AAA Editor Notes
Tulum Ruins are about 60 km (37 mi.) s. of Playa del Carmen and about a mile n. of the town of Tulum. The well-marked turn-off is on the e. side of Mex. 307; a large parking lot is less than 100 yds. e. of the highway. While not nearly as impressive or varied architecturally as Chichén Itzá or Uxmal, Tulum is notable for its dramatic setting overlooking the turquoise Caribbean.
One of the later Mayan outposts, this small but powerful city-state rose to prominence sometime during the 12th century. It was fortified on three sides by a wall—rather uncommon among Mayan cities—due to the coastal location, which was both strategic and vulnerable. A center for maritime commerce, Tulum was never conquered by the Spaniards, although it was abandoned some 75 years after the Spanish conquest of Mexico in 1521.
Some 60 structures are spread over a level, grassy area. The most imposing is The Castle (El Castillo), a pyramidal structure capped by a small temple that stands at the edge of a cliff above the sea. Also worth seeing is the Temple of the Frescoes (Templo de los Frescos) near the site entrance. It features interior murals that display typical Mayan motifs and exterior statues bearing still-discernible traces of paint. Just north of El Castillo is the Temple of the Descending God; the winged stucco figure over the doorway suggests a plummeting diver.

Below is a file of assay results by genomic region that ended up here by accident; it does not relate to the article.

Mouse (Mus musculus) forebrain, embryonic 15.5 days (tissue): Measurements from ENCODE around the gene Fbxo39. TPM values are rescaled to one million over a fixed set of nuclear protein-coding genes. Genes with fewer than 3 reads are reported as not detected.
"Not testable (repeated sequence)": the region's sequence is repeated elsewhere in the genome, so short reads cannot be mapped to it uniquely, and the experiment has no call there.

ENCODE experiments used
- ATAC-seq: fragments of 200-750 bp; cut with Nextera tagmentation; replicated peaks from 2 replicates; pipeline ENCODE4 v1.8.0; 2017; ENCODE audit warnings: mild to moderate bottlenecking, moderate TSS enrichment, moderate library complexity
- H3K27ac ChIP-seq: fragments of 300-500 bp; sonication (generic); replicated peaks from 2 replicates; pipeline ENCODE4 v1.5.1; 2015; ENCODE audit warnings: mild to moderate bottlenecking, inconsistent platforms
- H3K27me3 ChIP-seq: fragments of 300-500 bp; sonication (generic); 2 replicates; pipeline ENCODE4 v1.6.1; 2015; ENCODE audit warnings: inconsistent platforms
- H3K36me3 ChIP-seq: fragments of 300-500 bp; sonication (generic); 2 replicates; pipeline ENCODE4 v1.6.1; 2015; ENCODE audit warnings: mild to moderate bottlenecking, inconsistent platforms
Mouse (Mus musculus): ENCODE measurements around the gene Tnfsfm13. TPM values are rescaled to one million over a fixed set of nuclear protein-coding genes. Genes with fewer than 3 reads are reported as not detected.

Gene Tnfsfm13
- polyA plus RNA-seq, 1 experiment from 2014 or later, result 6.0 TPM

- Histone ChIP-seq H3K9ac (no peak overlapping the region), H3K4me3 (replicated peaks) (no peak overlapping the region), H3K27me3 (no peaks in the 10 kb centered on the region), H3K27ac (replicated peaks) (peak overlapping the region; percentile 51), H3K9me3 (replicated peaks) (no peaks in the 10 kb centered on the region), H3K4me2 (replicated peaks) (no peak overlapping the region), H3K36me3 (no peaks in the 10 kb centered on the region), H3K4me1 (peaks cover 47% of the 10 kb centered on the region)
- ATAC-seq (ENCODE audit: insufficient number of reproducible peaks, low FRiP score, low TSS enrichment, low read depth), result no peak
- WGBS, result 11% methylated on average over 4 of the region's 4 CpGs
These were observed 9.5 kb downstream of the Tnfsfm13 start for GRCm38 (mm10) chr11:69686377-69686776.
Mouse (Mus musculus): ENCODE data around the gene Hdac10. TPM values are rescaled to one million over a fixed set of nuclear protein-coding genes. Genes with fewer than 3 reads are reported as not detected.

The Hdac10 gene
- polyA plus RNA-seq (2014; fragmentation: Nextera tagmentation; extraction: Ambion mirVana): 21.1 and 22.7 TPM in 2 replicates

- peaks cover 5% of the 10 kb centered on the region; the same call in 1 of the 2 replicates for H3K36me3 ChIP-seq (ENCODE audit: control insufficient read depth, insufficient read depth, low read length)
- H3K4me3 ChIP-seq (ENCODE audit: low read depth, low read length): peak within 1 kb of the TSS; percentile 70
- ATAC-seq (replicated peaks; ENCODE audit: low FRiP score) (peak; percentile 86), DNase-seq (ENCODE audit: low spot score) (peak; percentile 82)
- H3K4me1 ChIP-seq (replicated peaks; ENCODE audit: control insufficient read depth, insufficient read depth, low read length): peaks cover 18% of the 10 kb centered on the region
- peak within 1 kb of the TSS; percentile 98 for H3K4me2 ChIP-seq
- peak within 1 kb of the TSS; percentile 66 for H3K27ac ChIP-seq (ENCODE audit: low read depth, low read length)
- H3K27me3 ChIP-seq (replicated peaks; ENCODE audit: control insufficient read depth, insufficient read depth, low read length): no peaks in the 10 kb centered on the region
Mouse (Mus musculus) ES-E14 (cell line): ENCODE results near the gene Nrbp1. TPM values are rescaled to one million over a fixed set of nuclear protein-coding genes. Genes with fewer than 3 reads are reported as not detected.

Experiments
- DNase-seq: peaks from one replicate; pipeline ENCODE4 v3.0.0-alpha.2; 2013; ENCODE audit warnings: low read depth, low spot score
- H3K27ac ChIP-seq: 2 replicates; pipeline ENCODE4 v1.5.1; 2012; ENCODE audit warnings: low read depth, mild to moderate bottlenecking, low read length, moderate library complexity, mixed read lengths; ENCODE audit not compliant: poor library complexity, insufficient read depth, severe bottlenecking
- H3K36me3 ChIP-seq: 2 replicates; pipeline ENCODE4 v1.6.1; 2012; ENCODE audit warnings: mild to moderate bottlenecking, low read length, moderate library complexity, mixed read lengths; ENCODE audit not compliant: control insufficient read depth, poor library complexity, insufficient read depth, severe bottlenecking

The structures cannot be climbed, and most have roped-off areas that visitors must stand behind, obscuring the view of some interior details. Weather permitting, bring a swimsuit—the lovely beach below can be reached by walking down a long staircase. Licensed, English-speaking guides are available, although the information you receive may or may not be historically accurate.
There are restrooms, a bookstore, a restaurant and a few souvenir stands in the visitor center at the far end of the parking lot; the entrance to the site is about a 10-minute walk from the parking lot.
Wear nonslip walking shoes; the sandy, rocky terrain can be unexpectedly slippery. You'll also be on your feet, as there aren't really any places to sit. The porous limestone has created a few blowholes through which geysers of sea water can unexpectedly erupt and drench bystanders. The ruins are a popular day trip from Cancún and can be crowded depending on the time of year.
Food is available.